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jack2 05-08-2011 04:46 PM

Tacking a storm trysail - dutchman reefing
What is the process of tacking a storm trysail if the boat has dutchman reefing, do those lines get in the way?

paulk 05-09-2011 08:12 PM

If it's blowing hard enough to need the storm trysail, the dutchman lines have probably blown off. If they do foul the trysail, the trysail is likely to chafe them through anyway. It might be best to figure out how to stow or clear away the Dutchman gear before you hoist the trysail.

jack2 05-09-2011 08:51 PM

I found a manual online. It seems like I am supposed to loosen up the dutchman lines and tie them back to the mast, then drop the boom to the deck and tie it off. On our boat that means disconnecting the boom-vang, which if it is blowing hard enough to use a trisail, sounds almost impossible. The boat is old, but new to me, I am just figuring out how to use all the sails that came with it, this summer on lake michigan but I hope to do an ocean crossing in the next 5 to 7 years, I still have to get this work thing in the past. In addition to the fact that for now the boat is much more capable than me.

genieskip 05-09-2011 08:55 PM


Originally Posted by jack2 (Post 728346)
What is the process of tacking a storm trysail if the boat has dutchman reefing, do those lines get in the way?

You will not be able to fly a regular storm trysail with dutchman reefing. If for any of many reasons the wind goes from one tack to the other, the dutchman lines will be torn right out by the sail or the sheets. That's one of the reasons I prefer lazyjacks. I can pull my lazyjacks to the mast (and I do whenever I hoist the main, it's much easier that way) and that gets them out of the way of a Storm Trysail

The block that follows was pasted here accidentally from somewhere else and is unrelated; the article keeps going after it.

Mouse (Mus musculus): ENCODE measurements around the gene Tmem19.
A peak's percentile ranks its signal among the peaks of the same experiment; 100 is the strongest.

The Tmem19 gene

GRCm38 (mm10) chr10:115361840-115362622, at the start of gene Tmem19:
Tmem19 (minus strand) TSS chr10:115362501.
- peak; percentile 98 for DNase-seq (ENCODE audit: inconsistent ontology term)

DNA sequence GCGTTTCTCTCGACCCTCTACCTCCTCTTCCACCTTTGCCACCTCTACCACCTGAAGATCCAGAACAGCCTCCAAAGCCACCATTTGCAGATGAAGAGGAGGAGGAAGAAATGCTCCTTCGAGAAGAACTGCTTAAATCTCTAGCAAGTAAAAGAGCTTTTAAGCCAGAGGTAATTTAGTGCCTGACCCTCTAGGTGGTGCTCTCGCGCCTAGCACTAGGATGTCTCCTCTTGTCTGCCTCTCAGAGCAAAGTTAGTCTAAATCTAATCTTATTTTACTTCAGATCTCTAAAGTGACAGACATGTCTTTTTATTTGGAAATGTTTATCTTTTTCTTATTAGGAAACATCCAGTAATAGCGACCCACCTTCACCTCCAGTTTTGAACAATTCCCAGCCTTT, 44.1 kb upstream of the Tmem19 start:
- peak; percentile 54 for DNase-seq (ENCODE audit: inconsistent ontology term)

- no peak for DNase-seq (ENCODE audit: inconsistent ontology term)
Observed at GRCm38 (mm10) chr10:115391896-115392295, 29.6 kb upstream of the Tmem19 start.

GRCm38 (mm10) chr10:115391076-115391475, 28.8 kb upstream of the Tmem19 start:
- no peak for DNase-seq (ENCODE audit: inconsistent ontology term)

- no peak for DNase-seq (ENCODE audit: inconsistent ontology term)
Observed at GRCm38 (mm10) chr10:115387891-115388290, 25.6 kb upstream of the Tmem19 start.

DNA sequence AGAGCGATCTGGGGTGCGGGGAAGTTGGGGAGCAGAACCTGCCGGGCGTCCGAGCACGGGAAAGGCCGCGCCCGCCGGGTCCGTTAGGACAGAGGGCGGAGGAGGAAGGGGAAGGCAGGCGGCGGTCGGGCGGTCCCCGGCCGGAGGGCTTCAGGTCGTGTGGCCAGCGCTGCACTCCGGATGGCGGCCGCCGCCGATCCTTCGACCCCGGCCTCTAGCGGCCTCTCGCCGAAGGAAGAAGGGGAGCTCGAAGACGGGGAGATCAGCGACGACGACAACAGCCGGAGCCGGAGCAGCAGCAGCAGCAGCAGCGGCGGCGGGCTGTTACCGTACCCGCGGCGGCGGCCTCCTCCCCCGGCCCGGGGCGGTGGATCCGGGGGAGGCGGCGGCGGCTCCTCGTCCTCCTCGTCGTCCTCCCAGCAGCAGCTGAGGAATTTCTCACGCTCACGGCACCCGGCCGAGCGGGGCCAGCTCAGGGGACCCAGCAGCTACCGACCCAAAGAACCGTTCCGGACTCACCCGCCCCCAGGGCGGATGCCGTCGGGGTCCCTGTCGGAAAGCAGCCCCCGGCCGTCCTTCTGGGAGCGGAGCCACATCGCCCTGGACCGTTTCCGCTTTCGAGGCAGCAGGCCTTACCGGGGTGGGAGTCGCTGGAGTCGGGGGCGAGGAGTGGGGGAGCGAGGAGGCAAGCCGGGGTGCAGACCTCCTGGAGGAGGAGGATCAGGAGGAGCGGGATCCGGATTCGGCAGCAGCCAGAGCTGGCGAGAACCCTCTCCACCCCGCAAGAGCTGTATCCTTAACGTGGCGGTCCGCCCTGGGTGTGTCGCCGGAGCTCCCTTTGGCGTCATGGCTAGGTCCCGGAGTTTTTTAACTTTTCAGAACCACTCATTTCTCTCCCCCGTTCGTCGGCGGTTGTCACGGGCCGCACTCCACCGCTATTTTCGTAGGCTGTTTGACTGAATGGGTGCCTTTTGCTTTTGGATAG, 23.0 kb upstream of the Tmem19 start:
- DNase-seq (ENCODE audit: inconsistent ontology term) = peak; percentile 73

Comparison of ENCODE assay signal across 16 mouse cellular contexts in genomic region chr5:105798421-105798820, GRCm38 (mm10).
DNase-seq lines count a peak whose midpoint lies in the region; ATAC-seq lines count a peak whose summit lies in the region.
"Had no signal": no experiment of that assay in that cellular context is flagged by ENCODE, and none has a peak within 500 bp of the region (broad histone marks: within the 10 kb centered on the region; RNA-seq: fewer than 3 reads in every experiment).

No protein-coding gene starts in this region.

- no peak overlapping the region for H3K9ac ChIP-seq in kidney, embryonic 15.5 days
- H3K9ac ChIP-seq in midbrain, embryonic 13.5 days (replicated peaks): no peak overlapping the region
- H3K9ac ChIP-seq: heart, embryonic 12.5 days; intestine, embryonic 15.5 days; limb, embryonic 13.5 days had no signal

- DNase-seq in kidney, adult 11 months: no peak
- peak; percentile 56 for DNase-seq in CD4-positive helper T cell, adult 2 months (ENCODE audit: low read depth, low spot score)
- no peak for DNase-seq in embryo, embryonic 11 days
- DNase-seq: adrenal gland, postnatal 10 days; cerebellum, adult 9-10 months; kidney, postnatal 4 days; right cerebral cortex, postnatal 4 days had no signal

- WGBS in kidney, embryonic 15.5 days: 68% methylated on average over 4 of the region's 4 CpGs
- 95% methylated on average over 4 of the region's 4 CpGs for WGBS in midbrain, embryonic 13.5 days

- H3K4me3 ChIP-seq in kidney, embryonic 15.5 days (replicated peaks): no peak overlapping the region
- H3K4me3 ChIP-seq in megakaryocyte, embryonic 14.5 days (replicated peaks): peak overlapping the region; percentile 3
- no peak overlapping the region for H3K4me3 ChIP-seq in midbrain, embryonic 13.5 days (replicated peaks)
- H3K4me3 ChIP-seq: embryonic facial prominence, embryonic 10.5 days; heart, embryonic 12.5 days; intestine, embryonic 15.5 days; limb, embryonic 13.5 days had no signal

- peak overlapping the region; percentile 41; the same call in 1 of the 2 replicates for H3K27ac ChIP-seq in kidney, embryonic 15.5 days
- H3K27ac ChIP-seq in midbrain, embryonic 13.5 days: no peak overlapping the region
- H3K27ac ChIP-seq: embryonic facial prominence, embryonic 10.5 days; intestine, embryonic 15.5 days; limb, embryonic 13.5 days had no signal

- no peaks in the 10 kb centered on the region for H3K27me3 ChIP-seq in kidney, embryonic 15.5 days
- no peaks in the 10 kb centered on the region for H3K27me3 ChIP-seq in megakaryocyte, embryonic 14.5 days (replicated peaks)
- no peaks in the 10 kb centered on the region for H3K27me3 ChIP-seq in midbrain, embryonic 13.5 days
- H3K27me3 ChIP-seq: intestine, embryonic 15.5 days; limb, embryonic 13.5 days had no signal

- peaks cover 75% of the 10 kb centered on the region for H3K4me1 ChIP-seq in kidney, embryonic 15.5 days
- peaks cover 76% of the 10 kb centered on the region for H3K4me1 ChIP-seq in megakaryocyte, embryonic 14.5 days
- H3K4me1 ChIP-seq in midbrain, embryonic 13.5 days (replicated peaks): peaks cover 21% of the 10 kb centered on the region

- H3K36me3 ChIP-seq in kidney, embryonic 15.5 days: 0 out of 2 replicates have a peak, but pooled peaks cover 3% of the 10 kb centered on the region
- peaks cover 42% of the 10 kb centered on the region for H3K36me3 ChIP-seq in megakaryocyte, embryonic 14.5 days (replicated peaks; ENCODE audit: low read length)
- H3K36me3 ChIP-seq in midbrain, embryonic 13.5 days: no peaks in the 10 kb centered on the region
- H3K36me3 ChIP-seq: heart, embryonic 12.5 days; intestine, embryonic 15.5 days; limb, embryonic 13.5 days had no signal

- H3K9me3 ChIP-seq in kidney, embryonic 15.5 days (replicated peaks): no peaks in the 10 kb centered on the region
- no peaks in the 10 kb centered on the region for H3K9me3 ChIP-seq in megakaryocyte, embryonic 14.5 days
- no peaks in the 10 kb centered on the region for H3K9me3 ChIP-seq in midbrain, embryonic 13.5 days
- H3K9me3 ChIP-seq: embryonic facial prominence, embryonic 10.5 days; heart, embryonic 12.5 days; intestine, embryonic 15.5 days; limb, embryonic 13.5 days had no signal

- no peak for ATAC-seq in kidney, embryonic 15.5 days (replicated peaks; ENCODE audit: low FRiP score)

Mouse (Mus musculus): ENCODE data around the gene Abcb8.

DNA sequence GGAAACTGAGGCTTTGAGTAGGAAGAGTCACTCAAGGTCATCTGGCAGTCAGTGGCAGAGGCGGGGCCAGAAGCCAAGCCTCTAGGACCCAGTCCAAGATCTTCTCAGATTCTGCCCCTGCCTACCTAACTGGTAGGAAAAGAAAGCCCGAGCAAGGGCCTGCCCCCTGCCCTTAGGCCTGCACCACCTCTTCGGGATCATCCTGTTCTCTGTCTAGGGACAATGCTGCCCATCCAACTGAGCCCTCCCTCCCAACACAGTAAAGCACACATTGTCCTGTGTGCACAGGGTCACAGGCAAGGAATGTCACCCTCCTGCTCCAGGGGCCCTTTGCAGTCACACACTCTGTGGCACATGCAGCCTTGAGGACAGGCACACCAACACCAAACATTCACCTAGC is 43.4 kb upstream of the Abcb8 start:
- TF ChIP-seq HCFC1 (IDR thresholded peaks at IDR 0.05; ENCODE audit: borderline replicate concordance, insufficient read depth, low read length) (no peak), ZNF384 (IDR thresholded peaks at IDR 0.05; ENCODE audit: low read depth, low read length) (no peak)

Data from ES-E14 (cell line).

If you have what used to be called a Swedish Trysail or a blade (a tall trysail with a very, very short foot) you might just be able to clear the clew of the trysail forward of the most forward dutchman line, but that's a very unusual sail and it would have to have two sheets, like a jib, to clear the dutchman lines - most trysails have two sheets anyway. And even then, I think the flogging of the sheets in really bad weather would tear out the dutchman.

genieskip 05-09-2011 08:59 PM

The manual is correct. Take the lines to the mast and drop the boom and secure it unless you have a really strong boom crutch. You do not want a flailing boom under conditions that warrant a storm trysail

jack2 05-09-2011 09:06 PM

Is it better to disconnect the vang from the mast and secure it to the boom or from the boom and lash it to the deck/mast?

catamount 05-09-2011 09:11 PM

If you have a rigid vang, as I do, I would not bother messing around with trying to pull cotter pins and what not in order to drop the aft end of the boom. Rather I would rig some lines to secure the boom side to side, e.g. from the mainsheet bail to the toe rail on both sides.

jack2 05-09-2011 09:13 PM

It is ridged vang and that was my first thought as well.

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